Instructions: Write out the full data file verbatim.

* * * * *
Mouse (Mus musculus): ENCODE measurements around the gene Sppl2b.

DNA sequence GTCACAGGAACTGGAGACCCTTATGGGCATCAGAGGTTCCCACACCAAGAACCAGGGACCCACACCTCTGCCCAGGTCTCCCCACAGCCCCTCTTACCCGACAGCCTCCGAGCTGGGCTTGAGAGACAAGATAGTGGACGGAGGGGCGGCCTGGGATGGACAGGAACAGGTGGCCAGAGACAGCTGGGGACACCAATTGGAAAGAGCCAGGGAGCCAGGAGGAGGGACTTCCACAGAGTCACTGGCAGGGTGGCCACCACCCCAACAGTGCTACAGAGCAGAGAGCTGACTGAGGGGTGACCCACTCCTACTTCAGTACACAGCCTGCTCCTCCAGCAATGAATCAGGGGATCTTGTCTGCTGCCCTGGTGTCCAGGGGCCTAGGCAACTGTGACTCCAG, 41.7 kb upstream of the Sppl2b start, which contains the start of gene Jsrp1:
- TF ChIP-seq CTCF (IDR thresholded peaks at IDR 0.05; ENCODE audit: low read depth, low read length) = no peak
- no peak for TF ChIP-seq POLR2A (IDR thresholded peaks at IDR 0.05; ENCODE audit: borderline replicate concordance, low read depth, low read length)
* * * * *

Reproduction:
Mouse (Mus musculus): ENCODE measurements around the gene Sppl2b.

DNA sequence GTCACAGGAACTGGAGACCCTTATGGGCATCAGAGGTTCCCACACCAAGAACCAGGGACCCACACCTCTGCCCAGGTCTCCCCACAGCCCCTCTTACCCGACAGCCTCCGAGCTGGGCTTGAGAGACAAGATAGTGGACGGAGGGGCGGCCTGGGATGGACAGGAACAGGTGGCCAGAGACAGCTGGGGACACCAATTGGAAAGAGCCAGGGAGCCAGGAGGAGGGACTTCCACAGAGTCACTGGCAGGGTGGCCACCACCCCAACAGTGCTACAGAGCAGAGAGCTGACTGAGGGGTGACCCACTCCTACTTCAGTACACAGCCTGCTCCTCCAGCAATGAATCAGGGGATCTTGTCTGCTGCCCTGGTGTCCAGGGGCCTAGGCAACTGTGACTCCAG, 41.7 kb upstream of the Sppl2b start, which contains the start of gene Jsrp1:
- TF ChIP-seq CTCF (IDR thresholded peaks at IDR 0.05; ENCODE audit: low read depth, low read length) = no peak
- no peak for TF ChIP-seq POLR2A (IDR thresholded peaks at IDR 0.05; ENCODE audit: borderline replicate concordance, low read depth, low read length)